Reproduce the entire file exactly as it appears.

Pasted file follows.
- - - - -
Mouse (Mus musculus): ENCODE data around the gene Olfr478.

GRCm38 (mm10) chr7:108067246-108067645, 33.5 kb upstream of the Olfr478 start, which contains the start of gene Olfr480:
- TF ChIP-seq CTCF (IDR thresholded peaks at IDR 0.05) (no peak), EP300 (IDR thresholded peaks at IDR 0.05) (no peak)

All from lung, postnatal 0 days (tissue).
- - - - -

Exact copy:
Mouse (Mus musculus): ENCODE data around the gene Olfr478.

GRCm38 (mm10) chr7:108067246-108067645, 33.5 kb upstream of the Olfr478 start, which contains the start of gene Olfr480:
- TF ChIP-seq CTCF (IDR thresholded peaks at IDR 0.05) (no peak), EP300 (IDR thresholded peaks at IDR 0.05) (no peak)

All from lung, postnatal 0 days (tissue).